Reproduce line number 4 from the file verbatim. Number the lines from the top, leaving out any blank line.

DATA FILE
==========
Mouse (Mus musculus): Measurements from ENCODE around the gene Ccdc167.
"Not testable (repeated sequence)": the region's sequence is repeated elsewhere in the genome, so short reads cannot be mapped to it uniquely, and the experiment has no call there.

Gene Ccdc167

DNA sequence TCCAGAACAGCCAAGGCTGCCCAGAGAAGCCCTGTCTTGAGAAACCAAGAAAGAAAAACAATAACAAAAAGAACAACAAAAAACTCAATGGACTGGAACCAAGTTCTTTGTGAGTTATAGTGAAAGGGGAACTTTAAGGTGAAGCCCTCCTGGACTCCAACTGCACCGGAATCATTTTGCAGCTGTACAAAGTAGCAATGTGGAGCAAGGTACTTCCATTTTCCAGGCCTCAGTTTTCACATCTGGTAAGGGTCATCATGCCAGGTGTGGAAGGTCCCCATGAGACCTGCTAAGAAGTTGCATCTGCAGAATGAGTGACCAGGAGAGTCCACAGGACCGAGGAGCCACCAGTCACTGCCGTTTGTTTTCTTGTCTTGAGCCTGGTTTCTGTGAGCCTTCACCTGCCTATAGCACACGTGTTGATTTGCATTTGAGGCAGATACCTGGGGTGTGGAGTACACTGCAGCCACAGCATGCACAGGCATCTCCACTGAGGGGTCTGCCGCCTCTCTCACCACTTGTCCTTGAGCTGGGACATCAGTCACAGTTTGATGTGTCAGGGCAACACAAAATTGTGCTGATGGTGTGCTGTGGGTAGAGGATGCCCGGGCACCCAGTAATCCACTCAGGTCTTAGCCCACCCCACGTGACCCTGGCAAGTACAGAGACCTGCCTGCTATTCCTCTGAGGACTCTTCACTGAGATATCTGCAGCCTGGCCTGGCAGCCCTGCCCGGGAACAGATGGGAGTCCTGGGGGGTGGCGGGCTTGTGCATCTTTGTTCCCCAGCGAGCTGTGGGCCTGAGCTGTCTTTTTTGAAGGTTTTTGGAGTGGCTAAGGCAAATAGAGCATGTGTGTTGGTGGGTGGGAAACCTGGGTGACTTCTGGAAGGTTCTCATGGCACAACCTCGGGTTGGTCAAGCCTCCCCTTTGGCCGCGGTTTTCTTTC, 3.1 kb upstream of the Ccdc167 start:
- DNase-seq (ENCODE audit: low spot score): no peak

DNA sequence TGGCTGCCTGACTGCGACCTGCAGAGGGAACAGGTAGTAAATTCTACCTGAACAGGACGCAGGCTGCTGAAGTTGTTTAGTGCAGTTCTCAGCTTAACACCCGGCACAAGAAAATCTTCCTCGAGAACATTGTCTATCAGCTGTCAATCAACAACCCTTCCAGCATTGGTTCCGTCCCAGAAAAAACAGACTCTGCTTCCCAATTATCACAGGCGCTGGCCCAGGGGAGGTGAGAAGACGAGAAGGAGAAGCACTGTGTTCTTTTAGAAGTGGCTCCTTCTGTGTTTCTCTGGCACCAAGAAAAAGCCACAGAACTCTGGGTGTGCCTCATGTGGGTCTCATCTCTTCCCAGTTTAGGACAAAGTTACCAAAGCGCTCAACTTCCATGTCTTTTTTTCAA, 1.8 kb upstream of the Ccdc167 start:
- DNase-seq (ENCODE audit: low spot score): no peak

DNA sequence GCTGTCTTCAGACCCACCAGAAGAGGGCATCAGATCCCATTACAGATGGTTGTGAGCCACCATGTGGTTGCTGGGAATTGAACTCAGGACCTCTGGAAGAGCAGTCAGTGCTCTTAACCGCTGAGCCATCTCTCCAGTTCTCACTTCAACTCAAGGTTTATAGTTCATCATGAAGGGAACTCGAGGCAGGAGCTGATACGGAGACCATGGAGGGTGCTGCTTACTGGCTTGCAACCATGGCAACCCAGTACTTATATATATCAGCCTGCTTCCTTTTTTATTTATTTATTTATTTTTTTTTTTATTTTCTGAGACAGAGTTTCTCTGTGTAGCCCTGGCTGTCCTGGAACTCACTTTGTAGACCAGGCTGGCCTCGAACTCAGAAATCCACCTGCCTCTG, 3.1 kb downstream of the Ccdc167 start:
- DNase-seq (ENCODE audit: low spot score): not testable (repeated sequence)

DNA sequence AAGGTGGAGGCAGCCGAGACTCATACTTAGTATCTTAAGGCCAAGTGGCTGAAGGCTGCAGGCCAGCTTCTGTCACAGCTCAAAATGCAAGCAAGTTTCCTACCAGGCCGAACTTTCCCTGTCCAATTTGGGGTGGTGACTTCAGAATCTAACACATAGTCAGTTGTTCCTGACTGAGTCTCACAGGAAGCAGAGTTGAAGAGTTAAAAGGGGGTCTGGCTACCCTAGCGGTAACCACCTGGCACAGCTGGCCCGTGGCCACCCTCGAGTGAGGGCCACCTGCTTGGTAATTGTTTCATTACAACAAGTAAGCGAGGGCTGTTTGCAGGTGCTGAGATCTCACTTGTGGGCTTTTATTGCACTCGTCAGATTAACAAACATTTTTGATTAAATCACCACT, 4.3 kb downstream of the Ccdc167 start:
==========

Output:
DNA sequence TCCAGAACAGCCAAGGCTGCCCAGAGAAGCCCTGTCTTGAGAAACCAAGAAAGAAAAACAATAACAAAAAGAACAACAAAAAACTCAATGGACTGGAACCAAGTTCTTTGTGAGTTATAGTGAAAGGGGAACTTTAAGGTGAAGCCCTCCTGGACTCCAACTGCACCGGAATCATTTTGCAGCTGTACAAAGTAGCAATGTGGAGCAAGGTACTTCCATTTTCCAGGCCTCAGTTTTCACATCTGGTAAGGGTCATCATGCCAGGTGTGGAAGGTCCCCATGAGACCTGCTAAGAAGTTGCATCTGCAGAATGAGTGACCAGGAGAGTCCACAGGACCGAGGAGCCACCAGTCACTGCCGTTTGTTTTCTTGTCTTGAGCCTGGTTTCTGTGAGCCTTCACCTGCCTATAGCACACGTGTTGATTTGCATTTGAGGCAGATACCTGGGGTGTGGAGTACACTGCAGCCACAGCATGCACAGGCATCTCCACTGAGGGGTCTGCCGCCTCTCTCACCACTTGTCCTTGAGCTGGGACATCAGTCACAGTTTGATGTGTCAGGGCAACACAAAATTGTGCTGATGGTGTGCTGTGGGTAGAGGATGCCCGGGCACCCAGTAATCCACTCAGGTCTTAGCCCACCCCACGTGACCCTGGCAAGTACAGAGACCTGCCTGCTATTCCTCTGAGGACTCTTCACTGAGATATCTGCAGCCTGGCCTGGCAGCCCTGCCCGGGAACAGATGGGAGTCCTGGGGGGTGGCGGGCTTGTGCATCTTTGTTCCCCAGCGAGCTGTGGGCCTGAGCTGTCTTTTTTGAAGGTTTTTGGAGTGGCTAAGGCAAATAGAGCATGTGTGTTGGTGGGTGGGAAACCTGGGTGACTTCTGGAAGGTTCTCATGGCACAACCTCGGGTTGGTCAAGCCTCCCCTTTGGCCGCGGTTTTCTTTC, 3.1 kb upstream of the Ccdc167 start: